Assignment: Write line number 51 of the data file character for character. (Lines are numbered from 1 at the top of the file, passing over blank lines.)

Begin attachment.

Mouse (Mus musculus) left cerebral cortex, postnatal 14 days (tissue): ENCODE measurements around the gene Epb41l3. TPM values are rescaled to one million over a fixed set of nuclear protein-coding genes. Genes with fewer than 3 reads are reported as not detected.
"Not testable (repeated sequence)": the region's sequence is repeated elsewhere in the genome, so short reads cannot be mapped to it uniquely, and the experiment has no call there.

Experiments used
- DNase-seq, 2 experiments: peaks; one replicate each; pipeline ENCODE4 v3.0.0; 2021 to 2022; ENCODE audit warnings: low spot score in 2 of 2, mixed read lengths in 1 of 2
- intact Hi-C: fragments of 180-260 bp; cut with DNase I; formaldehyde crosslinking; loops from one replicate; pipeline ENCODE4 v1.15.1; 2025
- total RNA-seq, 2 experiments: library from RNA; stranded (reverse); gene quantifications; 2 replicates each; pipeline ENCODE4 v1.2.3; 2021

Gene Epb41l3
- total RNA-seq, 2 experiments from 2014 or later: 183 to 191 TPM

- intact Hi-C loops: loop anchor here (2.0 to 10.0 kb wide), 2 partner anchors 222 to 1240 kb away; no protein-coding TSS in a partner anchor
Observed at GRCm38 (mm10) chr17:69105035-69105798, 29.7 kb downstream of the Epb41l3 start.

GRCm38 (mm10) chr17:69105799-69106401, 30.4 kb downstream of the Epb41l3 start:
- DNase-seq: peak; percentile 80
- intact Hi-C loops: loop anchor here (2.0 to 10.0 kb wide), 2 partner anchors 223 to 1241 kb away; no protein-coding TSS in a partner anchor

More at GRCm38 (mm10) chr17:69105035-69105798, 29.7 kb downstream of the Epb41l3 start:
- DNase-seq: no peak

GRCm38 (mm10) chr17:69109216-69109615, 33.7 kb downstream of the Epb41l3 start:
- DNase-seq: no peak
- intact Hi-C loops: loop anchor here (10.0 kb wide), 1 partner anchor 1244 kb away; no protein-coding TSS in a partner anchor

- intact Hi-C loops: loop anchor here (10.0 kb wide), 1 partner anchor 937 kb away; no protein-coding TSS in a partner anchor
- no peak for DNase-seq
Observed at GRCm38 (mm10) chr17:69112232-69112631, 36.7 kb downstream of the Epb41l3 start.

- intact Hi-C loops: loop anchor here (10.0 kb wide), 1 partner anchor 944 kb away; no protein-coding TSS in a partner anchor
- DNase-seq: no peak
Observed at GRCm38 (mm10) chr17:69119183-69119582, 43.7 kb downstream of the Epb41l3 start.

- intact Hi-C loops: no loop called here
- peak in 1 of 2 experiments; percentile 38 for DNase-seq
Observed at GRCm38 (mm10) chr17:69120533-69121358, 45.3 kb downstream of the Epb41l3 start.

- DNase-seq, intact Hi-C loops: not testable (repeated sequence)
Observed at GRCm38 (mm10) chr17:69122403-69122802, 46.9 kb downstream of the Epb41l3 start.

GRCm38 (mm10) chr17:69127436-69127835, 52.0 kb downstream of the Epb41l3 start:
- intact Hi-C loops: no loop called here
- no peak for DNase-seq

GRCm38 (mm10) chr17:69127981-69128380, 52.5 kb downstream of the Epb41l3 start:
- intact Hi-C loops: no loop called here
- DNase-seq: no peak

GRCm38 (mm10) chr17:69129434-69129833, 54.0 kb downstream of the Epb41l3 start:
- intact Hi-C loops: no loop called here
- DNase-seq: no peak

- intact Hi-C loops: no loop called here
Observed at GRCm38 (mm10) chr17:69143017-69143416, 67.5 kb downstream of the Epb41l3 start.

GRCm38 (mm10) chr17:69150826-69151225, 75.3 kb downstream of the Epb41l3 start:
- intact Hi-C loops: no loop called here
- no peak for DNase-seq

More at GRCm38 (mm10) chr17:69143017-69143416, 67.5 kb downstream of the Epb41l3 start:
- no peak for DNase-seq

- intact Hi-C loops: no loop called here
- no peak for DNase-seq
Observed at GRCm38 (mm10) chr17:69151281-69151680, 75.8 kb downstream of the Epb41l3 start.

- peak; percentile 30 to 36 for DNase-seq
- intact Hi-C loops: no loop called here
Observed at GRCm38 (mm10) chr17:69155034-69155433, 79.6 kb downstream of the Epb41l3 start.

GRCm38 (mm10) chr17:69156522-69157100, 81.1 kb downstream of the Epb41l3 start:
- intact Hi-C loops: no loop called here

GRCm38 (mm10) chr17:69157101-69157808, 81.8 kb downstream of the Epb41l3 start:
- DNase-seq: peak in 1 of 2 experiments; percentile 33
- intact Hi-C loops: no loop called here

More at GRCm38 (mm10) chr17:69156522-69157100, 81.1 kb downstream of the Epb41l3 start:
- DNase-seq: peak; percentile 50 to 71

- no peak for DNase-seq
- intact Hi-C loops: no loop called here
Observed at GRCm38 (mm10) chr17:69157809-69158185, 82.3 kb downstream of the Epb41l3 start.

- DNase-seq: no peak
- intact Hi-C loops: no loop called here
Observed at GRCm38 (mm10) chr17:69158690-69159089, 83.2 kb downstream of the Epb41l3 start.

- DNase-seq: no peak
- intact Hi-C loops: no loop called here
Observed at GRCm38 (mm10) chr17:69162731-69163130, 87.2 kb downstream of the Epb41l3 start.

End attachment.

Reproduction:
Observed at GRCm38 (mm10) chr17:69155034-69155433, 79.6 kb downstream of the Epb41l3 start.